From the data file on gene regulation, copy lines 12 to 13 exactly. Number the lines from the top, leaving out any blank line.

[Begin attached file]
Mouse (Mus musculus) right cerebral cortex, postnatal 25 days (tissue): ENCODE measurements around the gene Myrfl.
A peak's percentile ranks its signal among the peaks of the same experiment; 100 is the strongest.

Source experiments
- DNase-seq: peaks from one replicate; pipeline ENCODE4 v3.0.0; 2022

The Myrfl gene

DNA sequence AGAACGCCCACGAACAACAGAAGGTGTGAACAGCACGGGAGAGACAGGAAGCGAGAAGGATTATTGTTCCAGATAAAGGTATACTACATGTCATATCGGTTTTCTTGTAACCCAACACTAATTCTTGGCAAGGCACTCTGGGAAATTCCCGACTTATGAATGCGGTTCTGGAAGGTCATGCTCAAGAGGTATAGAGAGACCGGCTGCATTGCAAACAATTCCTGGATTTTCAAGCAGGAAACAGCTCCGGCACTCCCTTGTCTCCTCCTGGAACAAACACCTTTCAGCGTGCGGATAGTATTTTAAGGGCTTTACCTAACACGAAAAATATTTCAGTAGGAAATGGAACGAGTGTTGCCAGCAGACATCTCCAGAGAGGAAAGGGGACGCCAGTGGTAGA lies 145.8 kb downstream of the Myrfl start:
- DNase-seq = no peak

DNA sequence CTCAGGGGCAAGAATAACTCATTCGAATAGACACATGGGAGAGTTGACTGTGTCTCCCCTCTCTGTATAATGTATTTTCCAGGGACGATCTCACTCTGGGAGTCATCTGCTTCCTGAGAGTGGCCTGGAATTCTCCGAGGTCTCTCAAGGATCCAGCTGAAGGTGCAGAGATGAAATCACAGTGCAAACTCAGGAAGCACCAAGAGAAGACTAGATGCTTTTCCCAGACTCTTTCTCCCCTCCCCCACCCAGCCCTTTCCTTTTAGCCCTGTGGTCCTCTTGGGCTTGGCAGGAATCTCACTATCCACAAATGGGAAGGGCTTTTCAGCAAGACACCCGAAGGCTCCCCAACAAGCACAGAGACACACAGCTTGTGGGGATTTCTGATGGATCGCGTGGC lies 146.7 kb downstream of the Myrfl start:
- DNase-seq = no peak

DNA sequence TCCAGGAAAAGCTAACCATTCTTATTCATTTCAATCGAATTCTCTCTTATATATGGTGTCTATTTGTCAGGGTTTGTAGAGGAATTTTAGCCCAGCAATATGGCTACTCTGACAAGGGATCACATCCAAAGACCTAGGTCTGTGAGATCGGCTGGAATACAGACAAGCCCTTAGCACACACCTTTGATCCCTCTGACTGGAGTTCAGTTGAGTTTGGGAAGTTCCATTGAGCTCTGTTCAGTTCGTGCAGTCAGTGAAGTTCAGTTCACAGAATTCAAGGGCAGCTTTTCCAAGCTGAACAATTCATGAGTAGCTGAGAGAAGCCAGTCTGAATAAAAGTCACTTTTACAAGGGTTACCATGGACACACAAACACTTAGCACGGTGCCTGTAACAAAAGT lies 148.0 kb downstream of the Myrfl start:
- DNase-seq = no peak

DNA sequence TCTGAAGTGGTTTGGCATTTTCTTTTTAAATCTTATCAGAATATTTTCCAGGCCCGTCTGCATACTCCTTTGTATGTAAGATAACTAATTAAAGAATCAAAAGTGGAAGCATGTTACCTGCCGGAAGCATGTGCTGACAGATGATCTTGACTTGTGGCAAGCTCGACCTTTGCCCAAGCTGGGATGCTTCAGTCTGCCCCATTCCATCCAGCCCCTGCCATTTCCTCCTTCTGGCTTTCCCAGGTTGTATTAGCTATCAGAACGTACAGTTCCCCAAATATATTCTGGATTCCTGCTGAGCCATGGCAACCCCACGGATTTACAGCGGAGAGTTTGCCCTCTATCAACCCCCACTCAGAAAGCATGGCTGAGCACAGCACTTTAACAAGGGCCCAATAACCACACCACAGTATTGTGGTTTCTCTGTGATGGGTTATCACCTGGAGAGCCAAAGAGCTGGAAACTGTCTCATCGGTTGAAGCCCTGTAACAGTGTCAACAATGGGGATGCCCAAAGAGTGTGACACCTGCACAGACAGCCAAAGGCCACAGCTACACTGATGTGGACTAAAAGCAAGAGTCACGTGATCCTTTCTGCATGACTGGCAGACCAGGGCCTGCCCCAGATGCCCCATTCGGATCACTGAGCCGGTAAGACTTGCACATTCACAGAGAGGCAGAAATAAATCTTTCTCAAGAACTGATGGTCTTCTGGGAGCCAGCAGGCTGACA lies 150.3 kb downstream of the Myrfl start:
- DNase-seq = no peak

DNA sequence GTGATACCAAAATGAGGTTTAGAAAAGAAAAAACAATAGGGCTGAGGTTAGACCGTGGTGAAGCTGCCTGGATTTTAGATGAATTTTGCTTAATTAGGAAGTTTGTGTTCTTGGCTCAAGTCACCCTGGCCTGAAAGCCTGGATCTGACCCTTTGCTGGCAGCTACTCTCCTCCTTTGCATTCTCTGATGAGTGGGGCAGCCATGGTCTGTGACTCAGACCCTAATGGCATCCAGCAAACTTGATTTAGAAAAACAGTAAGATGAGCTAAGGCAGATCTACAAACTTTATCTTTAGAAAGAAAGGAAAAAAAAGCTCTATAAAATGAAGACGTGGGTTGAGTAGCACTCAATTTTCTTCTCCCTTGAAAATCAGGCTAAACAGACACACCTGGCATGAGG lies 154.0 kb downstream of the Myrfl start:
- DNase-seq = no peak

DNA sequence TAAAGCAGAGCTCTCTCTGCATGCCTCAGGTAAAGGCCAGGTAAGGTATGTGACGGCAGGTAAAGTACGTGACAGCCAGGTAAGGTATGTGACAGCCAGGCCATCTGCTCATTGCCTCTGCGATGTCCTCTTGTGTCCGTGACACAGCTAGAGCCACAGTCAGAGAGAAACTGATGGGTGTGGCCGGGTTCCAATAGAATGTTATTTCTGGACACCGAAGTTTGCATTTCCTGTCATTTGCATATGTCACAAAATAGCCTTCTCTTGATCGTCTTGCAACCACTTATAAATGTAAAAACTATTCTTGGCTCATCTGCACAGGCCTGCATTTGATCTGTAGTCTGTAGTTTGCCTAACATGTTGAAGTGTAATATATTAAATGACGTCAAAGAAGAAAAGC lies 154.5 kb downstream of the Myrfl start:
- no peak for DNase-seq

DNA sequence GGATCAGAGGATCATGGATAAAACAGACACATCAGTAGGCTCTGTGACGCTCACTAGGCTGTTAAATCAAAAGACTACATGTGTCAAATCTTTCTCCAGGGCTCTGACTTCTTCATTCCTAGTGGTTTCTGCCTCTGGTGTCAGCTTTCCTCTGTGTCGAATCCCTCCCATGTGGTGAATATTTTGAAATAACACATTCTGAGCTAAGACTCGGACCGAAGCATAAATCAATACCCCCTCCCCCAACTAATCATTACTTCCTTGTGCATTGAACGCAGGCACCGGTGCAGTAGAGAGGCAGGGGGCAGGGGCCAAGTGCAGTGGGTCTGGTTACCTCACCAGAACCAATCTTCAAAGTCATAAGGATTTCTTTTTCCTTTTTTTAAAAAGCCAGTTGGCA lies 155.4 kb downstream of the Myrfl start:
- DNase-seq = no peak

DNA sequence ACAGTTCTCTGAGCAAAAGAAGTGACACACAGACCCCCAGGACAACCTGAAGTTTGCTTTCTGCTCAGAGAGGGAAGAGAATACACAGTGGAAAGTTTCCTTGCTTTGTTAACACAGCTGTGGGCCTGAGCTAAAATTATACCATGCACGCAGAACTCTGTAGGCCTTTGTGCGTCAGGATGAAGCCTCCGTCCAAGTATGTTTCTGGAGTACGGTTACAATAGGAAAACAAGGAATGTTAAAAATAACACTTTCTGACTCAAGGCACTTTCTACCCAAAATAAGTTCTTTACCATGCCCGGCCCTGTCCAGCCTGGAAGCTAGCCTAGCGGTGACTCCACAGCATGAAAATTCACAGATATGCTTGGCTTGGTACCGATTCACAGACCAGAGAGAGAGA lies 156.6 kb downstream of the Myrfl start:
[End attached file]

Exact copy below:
DNA sequence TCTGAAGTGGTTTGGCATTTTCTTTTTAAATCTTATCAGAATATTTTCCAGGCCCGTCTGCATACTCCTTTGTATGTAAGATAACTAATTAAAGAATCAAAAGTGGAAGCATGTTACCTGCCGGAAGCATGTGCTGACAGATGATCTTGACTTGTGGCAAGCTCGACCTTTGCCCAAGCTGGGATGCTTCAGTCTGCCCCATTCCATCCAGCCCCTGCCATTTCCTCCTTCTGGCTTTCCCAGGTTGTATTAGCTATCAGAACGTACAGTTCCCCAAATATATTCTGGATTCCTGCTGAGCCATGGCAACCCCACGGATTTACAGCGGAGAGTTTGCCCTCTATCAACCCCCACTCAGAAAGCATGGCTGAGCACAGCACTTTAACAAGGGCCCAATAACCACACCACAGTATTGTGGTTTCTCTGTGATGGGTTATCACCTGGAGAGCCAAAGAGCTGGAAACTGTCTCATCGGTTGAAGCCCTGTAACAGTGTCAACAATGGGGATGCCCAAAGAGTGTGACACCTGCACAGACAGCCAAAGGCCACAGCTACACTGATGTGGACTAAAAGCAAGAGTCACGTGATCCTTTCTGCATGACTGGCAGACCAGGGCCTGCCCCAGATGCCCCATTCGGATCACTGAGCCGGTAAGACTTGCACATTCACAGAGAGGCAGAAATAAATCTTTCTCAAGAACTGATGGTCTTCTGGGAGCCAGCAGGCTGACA lies 150.3 kb downstream of the Myrfl start:
- DNase-seq = no peak